Stainless Steel Machining

Stainless steel is one of the most popular metals used for parts and components for demanding, high wear applications. It combines the strength of carbon steels with superior corrosion resistance, high wear resistance, heat resistance and low conductivity, making it an ideal material for parts and components in high wear, harsh environments.

Stainless steel alloys are ferrous alloys that contain a minimum of 10% chromium. The chromium forms a layer on the surface of the metal when exposed to oxygen that is impervious to water and air and is responsible for stainless steel's superior resistance to corrosion, rust and chemicals, resistance to staining and shiny finish. Higher chromium content results in increased corrosion resistance. Stainless steel alloys used in the harshest environments can contain up to 26% chromium content. In addition, the protective chromium layer allows for easy cleaning and its heat resistance allows for repeated sanitizing. To prevent galling on joined parts, parts may be coated with dissimilar metals or lubricated.

Stainless steels are classified into three main groups - austenitic, ferritic and martensitic. Austenitic steels are the most popular alloys, accounting for over 70% of stainless steel production. They contain a minimum of 16% chromium and nickel or manganese to reduce brittleness. Austenitic steels include the 300 series, used in most parts and for sanitary applications. Ferritic alloys contain lower chromium and nickel content than austenitic alloys.Chromium content is between 10.5% and 27% and most of the ferritic alloys contain molybdenum. While easier to machine, they have reduced corrosion resistance. Martensitic alloys contain 12-14% chromium content and low levels of molybdenum, nickel and carbon. They are easier to machine than austenitic and ferritic alloys and exhibit high strength and toughness. Precipitation hardening martensitic alloys increases their corrosion resistance to levels comparable to austenitic alloys.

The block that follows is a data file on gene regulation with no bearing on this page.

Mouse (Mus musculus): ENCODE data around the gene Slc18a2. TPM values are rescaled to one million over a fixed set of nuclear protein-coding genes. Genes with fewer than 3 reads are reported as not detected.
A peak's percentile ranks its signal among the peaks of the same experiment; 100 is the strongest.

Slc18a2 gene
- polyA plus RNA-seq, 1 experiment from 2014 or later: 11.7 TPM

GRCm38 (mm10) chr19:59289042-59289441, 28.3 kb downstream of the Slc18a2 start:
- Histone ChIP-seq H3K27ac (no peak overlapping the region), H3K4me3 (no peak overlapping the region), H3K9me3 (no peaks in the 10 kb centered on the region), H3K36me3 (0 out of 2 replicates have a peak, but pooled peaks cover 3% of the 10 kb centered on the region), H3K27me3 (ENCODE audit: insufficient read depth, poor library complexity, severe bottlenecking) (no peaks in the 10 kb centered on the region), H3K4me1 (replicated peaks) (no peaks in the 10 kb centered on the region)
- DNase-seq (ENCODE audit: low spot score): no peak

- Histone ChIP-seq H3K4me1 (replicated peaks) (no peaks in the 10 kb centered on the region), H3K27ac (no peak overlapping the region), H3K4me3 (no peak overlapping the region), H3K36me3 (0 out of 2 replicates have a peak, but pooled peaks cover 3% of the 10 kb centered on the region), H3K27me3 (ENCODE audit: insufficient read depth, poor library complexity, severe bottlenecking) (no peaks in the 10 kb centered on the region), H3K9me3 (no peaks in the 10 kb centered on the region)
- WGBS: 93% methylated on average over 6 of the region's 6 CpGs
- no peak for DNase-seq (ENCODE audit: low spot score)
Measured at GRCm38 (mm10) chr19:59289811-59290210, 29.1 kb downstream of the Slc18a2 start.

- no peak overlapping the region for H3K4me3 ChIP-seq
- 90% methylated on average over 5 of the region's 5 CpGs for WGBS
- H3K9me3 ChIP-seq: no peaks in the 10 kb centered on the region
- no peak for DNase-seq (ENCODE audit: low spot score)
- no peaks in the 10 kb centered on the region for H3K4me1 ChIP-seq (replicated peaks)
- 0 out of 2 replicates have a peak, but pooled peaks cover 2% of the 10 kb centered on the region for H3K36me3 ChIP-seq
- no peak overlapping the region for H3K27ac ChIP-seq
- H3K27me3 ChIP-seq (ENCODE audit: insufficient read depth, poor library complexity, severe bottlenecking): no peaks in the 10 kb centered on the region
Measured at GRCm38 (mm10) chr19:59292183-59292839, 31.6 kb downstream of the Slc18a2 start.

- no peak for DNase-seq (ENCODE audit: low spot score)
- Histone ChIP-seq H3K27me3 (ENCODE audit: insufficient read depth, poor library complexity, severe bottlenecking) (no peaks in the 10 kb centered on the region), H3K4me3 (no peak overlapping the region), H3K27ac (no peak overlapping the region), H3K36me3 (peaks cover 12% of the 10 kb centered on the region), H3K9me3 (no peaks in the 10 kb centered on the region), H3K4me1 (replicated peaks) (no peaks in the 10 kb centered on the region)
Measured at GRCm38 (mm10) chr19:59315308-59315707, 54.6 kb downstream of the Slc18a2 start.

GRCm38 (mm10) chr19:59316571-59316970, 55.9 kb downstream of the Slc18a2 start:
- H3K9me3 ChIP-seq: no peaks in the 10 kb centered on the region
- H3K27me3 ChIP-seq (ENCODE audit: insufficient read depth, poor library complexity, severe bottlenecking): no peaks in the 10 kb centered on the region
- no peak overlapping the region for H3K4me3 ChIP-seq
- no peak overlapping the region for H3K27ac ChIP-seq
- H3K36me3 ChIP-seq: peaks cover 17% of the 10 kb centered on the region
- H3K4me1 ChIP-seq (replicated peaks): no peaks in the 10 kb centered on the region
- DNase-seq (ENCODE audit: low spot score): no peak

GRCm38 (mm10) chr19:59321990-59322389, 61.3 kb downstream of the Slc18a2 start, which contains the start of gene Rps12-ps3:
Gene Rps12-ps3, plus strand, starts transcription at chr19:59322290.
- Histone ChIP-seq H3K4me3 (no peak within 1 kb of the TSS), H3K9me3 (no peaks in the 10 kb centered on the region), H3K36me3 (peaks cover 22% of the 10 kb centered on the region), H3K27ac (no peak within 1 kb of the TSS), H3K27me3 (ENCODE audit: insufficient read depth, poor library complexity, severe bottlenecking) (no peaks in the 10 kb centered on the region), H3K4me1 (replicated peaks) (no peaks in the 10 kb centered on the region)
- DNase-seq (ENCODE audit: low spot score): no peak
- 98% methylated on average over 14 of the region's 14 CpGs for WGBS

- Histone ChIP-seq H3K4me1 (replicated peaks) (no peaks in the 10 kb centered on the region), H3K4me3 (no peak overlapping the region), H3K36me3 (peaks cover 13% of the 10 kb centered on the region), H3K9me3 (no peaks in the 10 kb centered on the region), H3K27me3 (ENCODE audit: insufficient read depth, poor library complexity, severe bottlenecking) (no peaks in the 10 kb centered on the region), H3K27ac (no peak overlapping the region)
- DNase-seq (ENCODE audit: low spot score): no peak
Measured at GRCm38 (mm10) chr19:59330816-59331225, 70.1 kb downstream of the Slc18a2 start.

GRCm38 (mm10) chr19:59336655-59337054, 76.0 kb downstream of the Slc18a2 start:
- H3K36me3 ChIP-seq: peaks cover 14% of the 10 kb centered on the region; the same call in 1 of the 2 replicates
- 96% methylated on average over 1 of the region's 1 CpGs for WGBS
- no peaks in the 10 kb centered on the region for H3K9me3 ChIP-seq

Machining

• Use low cutting speeds.

• Maintain high feed rates.

• Temperature is not affected by feed rate so much as by speed, and the highest feed rates consistent with good machining should be used.

• Use sharp tools and replace them at the first sign of wear. Dull tools cause work hardening and glazing of the metal surface.

• Large tools dissipate the heat generated during machining

• Cuts should be substantial enough to prevent the tool from riding the surface of the work to prevent work hardening.

• Never stop feeding while tool and work are in moving contact. Allowing a tool to dwell in moving contact causes work hardening.

• Coolants and lubricants are required to counteract the heat generated at the cutting edges of the tools.

Usage

Stainless steel is used throughout industry for a wide variety of parts and components. These products are as diverse as fasteners, food service processing equipment, medical device components, aerospace and automotive motor parts and decorative architectural parts. Its high strength to weight ratio, ease of machining, high heat resistance, high wear properties and corrosion resistance allow stainless steel parts to high perform well in many applications.

Chucking Machine Products specializes in ultra-precision machined parts for the aerospace and defense industries. Some of the products we machine for our customers include:

• Engine and exhaust components that must perform well in high heat, high wear environments, such as fuel nozzles, gearheads and mountings

• Turbine blades, impellers and propellers that must be strong, lightweight and corrosion resistant

• Airframe and structural parts that require high strength and light weight properties, coupled with heat resistance and corrosion resistance

• Tubes and shafts for aircraft and missile motors and engines that require high heat resistance and anti-corrosive properties